As has been noted earlier, the discourse on Metaverse has gained tremendous momentum in the past couple of years, coinciding with the outbreak of the COVID 19 pandemic. The push for digitalization of our everyday life has accumulated extra strength as it enables us to maintain physical distance with ease. Obviously, Facebook helped a great deal in popularizing the Metaverse by way of rebranding itself as Meta this year. Various other companies prioritized their embracing of the technology too including Microsoft, Epic Games, Minecraft, Roblox, and many others. Tech investors are also making a beeline for it because, as it is being noted, again and again, the processes of digitalization are not going to take a rollback.
But in the same breath observers have pointed out that the future of Metaverse is not going to be an exact extension of where the technology lies today. As some users have reported on social media, their experience in the Metaverse was cringe-worthy. Thanks to the lack of stringent regulations, the space is ripe for sexual and racial misconduct of the kind that violates our cherished values.
Privacy is another issue that tech giants have to work on to assure users that their data is protected and is not being used by any entities whatsoever in an untoward way. Success on this matter stands on the highly volatile ground as a sense of loss of individual privacy at the hands of tech outfits is gaining wide currency. Despite the fact that millennials are turning away from social media in increasing numbers, as has been noted by a number of studies, one has to understand that such a blanket rejection comes at a great cost, one which the majority of people cannot possibly afford. As the future of work is now being predicted to rely heavily on Metaverse, one can possibly see why this is so. Thus the discourse turns again to the importance of regulation.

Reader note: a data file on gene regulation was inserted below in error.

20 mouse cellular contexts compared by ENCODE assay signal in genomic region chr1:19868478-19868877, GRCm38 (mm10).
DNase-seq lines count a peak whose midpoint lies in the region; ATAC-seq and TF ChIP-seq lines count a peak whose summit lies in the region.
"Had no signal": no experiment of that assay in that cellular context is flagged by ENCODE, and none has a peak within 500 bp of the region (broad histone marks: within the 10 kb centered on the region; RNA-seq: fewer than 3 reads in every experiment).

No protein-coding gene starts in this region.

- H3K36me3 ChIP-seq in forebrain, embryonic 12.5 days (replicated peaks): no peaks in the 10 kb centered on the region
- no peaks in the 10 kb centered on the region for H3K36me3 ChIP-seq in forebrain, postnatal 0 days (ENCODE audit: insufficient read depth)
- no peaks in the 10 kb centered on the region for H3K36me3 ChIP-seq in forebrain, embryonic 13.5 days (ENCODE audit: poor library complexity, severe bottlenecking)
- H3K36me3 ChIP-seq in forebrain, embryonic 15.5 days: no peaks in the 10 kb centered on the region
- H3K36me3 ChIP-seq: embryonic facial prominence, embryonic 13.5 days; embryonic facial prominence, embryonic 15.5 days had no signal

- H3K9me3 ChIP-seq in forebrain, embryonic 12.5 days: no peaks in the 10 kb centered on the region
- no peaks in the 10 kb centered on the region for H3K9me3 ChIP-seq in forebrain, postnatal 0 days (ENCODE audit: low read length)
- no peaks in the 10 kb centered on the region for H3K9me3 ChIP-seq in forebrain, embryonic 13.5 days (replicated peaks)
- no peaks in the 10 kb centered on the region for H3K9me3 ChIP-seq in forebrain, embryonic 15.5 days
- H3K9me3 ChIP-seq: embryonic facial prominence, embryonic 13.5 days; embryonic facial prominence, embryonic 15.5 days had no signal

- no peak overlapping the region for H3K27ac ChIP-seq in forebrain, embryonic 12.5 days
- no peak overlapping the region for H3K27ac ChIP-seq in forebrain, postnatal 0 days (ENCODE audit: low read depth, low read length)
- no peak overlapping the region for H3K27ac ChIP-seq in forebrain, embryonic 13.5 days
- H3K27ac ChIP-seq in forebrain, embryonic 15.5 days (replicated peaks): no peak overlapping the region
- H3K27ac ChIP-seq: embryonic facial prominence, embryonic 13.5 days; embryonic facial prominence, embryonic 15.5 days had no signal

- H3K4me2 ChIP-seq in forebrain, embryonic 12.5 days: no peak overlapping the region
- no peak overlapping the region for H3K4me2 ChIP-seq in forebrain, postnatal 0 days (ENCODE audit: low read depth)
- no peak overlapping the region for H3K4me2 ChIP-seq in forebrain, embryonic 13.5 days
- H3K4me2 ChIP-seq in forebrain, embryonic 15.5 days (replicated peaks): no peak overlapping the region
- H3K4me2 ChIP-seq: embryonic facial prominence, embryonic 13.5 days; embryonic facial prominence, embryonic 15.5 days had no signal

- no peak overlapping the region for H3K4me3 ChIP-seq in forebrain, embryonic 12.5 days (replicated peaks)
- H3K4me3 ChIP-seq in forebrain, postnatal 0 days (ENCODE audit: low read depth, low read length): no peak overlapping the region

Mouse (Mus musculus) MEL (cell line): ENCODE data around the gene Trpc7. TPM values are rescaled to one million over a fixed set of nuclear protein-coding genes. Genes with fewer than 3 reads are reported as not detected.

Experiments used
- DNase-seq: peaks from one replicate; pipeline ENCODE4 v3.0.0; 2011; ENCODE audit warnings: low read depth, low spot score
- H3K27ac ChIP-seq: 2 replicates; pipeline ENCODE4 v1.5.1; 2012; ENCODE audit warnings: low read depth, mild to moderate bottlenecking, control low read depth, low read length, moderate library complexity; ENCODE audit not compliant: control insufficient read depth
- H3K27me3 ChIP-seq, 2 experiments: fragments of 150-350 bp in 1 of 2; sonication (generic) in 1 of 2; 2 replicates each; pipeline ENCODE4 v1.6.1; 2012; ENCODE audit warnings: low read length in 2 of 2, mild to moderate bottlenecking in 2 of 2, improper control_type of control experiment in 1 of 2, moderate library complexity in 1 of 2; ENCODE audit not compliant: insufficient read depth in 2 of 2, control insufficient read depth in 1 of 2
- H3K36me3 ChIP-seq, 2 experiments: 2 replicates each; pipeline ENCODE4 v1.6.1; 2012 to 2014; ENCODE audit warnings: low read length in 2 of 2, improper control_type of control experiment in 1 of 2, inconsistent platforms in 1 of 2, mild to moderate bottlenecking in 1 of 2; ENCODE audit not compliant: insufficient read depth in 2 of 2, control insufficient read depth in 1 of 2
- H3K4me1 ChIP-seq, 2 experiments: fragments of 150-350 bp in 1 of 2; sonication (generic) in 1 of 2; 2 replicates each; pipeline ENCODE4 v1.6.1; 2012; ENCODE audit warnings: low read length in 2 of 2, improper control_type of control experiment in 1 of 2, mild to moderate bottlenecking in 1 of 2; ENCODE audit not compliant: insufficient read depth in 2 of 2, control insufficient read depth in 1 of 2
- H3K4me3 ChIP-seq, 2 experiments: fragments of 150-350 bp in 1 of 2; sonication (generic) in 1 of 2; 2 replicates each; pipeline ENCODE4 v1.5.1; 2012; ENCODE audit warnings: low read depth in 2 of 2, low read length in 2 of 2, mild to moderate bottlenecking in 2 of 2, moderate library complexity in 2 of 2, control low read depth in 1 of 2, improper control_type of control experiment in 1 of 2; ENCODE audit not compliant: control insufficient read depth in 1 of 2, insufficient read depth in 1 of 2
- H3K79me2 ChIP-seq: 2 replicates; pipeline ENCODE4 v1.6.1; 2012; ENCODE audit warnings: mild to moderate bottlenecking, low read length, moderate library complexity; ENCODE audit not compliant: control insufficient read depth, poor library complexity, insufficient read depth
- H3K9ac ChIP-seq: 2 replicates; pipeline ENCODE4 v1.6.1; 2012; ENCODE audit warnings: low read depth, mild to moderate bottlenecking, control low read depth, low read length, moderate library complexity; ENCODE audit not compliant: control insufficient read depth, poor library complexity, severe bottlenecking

Two other frontiers that proponents of Metaverse must tackle are issues like the digital divide and environmental damage. Both these issues were resuscitated, again, thanks to the COVID 19 pandemic. Whereas the stakes are high in all these cases, this is not to say that the battle ends here. The perceived marriage between the technology of Metaverse and work, in general, has put on-table issues like class divide, racial discrimination, workplace exploitation, inept tax laws, and many things else.
In conclusion, it is honest to admit that the future of Metaverse is still a highly speculative zone. The technology is new and packs immense potentialities in a number of different aspects. And this same inchoateness gives rise to apprehension along with a call for the tighter harnessing of the technology. Multiverse, on the other hand, is still mostly an erudite hypothetical concept, unlike Metaverse whose early renditions are already here for us to experience.
Hope lies in the fact that the formation of the Metaverse vs. Multiverse discourse has helped in clarifying the latter concept. Pop culture renditions, the kind we find in the latest Spiderman offering, Spiderman: No Way Home, or in the widely-acclaimed Richard Linklater film Slacker are also contributing in that direction. With the breath-taking pace that technology is evolving, one can be optimistic that both these concepts will move beyond this conflictual relationship and open themselves up to us to enjoy them on their own terms.